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I would love some assistance on plywood in the States. I am working on a project that requires the use of plywood and I have a few questions - chiefly due to a translation of NZ/Australian standards into US standards:
1. What is the availability of metric sized plywood in the US? I have assumed that your 8x4ft is obviously widely available, but do you also have access to the metric version which is slightly smaller (2400mm x 1200mm as opposed to 2440 x 1220mm (imperial)).
2. In NZ and Australia, we typically treat the timber with copper or spirits for external use - this is aside from the glue. I see from the APA http://www.apawood.org/ that there are a variety of exposure classes but this has more to do with the number of veneers and glue - is chemical treatment common or even in use?
3. Structural grade ply - is there a separate class of ply that is structural grade - i.e. used for bracing, structure etc, or is there simply a metric between number of veneers and structural grade.
Any help much appreciated!
1. it's all imperial, but they'll cut it for you to any size, so getting hard metric would not be hard.
2. All exterior plywood is typically pressure treated. It makes the plywood heavier but more moisture resistant. By code, plywood used as sheathing may have to be fire treated. You can't have both treatments applied at the same time.
3. There are many grades of plywood. For sheathing typical grades are (Exterior, Structural I), (Exterior), (Exposure 1, Structural I), (Exposure 1).
I assume you are preparing for your NYC visit... If you are buying building supplies here, stay away from big box stores like Lowes or Home Depot. They are just horribly unreliable when it comes to delivery. There are many independent lumber yards that can deliver on same day as order.
1. we have saws, and plywood can easily be cut. i doubt you can find metric sizes from a US manufacturer/distributor of plywood.
2. i think copper is common now here for treating exterior grade wood. i wouldn't trust plywood too much if it's directly exposed to weather because the layers can still warp a bit and i just don't think glue works that way. that's an opinion and i expect the plywood/glue lobby would disagree with me.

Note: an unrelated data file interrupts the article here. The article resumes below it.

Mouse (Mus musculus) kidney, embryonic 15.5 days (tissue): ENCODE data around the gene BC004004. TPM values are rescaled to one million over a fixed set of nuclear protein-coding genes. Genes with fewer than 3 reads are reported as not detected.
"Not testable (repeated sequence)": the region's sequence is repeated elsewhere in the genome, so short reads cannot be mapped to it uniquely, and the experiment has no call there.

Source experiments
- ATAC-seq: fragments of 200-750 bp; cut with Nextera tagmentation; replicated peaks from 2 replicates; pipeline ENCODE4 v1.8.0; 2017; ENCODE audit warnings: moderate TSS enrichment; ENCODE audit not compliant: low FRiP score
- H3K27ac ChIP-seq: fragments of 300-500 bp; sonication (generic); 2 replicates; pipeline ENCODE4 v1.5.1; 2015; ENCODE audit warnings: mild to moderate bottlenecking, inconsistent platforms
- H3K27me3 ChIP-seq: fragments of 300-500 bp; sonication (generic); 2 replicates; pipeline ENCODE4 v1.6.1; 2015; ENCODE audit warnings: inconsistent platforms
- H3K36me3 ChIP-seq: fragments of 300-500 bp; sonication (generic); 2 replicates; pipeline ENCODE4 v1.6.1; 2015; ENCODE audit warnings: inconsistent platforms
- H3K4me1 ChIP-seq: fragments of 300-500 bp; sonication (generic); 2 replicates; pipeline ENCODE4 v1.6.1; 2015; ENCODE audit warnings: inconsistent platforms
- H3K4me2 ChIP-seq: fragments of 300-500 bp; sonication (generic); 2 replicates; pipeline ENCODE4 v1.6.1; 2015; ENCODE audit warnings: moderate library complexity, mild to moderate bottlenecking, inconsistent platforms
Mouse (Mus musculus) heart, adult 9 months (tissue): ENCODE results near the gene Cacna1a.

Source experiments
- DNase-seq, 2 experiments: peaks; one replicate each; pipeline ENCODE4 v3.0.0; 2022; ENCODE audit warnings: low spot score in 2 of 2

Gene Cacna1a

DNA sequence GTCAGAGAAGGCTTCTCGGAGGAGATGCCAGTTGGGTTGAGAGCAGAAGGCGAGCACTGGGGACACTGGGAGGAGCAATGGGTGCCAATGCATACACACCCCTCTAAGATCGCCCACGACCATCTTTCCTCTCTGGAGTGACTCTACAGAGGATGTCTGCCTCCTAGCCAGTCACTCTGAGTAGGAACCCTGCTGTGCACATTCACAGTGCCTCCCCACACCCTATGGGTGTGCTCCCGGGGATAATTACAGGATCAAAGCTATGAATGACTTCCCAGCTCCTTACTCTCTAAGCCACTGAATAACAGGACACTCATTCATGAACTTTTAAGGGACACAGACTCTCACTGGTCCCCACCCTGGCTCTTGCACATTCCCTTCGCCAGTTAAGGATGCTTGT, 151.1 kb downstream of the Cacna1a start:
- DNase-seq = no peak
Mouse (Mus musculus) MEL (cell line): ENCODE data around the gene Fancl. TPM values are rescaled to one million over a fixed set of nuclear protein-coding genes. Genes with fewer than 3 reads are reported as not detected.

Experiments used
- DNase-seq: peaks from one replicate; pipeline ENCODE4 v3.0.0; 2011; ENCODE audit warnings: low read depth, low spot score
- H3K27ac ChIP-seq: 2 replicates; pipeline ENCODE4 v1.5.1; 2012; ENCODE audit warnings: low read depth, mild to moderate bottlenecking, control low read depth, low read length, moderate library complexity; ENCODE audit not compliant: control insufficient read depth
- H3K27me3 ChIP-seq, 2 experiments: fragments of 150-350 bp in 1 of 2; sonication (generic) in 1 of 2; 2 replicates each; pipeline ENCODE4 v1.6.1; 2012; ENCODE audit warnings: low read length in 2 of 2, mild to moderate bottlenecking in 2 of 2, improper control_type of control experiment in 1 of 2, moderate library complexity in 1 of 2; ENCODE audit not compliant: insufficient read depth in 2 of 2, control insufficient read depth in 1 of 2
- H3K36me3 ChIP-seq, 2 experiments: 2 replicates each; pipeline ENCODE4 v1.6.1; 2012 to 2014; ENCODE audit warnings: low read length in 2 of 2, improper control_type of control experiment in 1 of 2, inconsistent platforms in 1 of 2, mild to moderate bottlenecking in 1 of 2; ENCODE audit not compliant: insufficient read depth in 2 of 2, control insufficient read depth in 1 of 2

3. i haven't heard of structural grade plywood. that should just be by width, and number of veneers should really only vary by width too so if a certain thickness is 5 layers, that thickness is probably going to always be 5 layers. you might be able to get different species of wood, like hard wood or softwood, but I doubt that makes too much difference.
edited to say that rusty says there is structural grade plywood.
Thanks Rusty. Yes, This is for the project. We are using CNC so we have everything machined and then delivered. We want to use standard sheets to minimise work and cutting time. So the cut paths I currently have are for metric sizes, so I will do an imperial version.
In NZ we treat ply with copper or other chemicals to prevent rot and delamination - probably because we use Pinus Radiata.
When you say Exposure 1 Structural 1, is this a ply that is both for exterior use and is also structural?
Is imperial the right term to use?
I am working with a supplier that brings in a 3/4 inch 13 veneer ply which should be as rigid as x$!@ but you do pay for it.
Who is a good manufacturer/supplier of ply to use? That has national coverage.
And is 5/8 more common than 3/4 as a thickness?
5/8 is commonly used on walls & roofs, 3/4 mostly for floors. both are readily available.
wood products are pretty regional, but georgia-pacific, boise-cascade and L-P (louisiana-pacific) are big players w/r/t wood products that are national.
more plys can't be good, can it?
If you really need weather-resistant plywood, look at Marine Grade. It's a lot more expensive ($80 a sheet or more), but it's made of sterner stuff than the lesser grades.
dia, here is a blurb on plywood grades from my notes:
Durability (Weather Resistance): Plywood is classified under DOC PS 1 as Marine, Exterior, Exposure 1 (Interior bonded with exterior glue), Exposure 2 (Interior bonded with intermediate glue), or Interior. Marine plywood requires B grade or better veneers of either northern Douglas fir or western larch (for the core and both faces) and exterior glue. Exterior plywood requires C grade or better veneers (core and faces) and exterior glue. Exposure 1 plywood allows D grade veneers, the same as Interior plywood, but requires exterior glue. Plywood manufactured to comply with DOC PS 2 is classified as Exterior, Exposure 1, Exposure 2, or Interior based on performance testing without grading the veneers that make up the plywood. The glue bond test for Exterior and Exposure 1 grades under DOC PS 2 are the same as those under DOC PS 1. For OSB, there is no Exterior classification, and qualification for Exposure 1 is based on testing for bond failure after soaking in 150 deg F (66 deg C) water followed by drying at 180 deg F (82 deg C). Although Exposure 2 is referenced in both standards, no products are currently produced with this classification.
For my purposes, Exterior and Exposure 1 is the way to go. Yay plywood indeed!
"Formaldehyde! I love the smell of formaldehyde in the morning! It smells like... victory.
Someday this project is gonna end..."
Just out of interest, why do you need to import plywood from Australia to the US?
I don't need to import p[plywood, I need to translate a design based on metric sizing to imperial sizing and specify the material correctly.
ps. its NZ
LOL...it ls like being from South Dakota and people think your From North Dakota.